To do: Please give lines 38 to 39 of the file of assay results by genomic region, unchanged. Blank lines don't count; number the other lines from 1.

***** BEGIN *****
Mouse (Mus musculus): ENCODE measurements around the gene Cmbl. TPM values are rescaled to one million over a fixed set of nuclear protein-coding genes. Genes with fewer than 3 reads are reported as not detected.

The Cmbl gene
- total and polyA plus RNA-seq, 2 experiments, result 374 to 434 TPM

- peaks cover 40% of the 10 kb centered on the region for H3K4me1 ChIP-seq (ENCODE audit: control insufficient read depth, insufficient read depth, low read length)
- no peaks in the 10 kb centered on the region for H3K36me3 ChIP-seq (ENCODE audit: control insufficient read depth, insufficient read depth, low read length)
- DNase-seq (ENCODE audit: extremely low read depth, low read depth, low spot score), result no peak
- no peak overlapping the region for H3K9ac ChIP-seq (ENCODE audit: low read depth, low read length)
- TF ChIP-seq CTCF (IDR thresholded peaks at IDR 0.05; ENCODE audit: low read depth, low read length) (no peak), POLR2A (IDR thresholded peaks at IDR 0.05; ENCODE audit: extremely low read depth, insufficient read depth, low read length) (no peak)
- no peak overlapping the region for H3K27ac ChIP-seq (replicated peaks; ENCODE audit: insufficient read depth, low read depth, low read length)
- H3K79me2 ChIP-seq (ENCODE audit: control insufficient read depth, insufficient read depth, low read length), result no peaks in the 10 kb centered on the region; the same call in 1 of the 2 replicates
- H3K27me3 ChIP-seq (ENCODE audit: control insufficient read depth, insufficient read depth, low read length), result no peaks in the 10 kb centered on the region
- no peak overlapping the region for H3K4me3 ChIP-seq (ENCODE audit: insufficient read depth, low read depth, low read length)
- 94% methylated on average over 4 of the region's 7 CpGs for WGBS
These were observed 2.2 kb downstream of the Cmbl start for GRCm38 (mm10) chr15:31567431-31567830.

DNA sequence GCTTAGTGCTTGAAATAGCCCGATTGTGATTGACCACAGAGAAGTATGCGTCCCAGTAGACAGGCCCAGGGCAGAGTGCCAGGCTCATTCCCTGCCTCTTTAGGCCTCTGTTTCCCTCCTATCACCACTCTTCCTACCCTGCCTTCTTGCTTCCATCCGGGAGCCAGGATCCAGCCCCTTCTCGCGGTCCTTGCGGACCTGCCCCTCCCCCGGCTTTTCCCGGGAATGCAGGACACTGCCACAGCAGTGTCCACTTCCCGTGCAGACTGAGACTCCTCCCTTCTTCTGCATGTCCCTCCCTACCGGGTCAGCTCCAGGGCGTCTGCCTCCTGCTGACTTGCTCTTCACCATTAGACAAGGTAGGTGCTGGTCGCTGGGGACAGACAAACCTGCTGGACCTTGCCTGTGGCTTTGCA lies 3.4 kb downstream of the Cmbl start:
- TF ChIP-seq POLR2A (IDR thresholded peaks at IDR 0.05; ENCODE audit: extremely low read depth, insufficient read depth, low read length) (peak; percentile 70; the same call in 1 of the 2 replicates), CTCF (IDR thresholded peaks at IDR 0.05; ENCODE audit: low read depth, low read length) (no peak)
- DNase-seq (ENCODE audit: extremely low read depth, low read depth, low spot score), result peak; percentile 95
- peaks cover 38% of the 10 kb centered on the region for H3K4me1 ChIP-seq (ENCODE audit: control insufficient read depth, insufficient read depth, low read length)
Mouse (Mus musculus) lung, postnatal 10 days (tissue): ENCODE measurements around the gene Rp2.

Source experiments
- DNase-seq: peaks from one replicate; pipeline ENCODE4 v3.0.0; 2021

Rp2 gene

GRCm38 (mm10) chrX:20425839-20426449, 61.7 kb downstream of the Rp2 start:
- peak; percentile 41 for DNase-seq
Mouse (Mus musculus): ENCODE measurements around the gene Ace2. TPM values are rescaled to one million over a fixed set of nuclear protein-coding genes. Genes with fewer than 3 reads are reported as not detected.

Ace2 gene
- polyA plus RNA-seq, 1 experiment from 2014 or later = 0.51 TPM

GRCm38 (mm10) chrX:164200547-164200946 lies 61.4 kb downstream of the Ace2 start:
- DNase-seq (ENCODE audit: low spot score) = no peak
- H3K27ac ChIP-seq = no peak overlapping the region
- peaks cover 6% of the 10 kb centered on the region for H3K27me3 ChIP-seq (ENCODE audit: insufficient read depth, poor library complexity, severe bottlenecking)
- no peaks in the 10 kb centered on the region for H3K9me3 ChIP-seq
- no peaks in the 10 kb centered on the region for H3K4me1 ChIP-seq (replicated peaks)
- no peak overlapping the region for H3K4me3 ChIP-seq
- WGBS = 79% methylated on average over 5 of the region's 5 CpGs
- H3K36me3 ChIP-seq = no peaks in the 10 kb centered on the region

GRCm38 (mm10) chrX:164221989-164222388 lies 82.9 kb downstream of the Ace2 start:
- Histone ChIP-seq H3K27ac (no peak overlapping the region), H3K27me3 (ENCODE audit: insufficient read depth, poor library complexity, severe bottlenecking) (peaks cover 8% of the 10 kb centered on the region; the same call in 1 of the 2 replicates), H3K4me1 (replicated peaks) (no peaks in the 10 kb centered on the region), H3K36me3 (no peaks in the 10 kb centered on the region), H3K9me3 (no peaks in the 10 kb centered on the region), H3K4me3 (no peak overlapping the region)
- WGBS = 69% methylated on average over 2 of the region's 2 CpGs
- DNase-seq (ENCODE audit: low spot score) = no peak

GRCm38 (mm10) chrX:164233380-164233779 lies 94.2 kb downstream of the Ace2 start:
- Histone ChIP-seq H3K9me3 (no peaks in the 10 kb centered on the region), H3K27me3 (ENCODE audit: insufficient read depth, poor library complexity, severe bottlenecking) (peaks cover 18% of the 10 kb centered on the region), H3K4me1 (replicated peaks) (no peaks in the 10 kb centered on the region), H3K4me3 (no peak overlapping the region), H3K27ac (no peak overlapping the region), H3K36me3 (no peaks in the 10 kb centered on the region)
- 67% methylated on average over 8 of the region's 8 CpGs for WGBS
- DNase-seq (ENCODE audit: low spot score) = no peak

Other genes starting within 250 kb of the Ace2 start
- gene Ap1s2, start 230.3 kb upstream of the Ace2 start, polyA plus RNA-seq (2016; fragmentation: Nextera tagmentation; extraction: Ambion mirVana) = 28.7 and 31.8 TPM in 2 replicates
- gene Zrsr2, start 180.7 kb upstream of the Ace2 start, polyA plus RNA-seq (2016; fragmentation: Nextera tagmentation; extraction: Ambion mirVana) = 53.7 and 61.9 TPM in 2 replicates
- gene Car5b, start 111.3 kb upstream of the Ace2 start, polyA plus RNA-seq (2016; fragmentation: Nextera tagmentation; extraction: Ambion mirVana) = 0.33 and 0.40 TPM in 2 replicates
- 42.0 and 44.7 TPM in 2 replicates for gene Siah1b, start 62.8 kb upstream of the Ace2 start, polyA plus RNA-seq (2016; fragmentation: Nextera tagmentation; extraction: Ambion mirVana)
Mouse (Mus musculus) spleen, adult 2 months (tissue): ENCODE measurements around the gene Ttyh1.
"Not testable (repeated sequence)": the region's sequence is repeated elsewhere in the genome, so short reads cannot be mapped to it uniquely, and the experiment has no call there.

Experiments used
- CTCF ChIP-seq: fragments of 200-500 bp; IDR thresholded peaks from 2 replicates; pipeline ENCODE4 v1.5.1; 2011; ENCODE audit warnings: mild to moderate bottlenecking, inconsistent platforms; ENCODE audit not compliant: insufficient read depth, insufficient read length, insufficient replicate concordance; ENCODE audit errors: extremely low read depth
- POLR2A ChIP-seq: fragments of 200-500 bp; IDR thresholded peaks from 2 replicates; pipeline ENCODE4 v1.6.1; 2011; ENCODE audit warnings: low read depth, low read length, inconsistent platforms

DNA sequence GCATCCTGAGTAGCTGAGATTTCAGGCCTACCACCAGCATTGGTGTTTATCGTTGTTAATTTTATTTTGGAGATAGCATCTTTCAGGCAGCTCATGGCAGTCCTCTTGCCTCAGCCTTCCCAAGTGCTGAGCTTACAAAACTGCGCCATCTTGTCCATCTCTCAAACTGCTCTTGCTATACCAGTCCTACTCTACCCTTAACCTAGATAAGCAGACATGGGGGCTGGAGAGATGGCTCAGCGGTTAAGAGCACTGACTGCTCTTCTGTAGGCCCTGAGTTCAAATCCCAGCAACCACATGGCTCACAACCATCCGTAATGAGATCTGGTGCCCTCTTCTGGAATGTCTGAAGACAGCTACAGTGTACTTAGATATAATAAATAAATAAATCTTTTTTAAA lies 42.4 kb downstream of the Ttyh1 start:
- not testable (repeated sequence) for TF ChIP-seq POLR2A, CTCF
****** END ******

- Histone ChIP-seq H3K27ac (no peak overlapping the region), H3K27me3 (ENCODE audit: insufficient read depth, poor library complexity, severe bottlenecking) (peaks cover 8% of the 10 kb centered on the region; the same call in 1 of the 2 replicates), H3K4me1 (replicated peaks) (no peaks in the 10 kb centered on the region), H3K36me3 (no peaks in the 10 kb centered on the region), H3K9me3 (no peaks in the 10 kb centered on the region), H3K4me3 (no peak overlapping the region)
- WGBS = 69% methylated on average over 2 of the region's 2 CpGs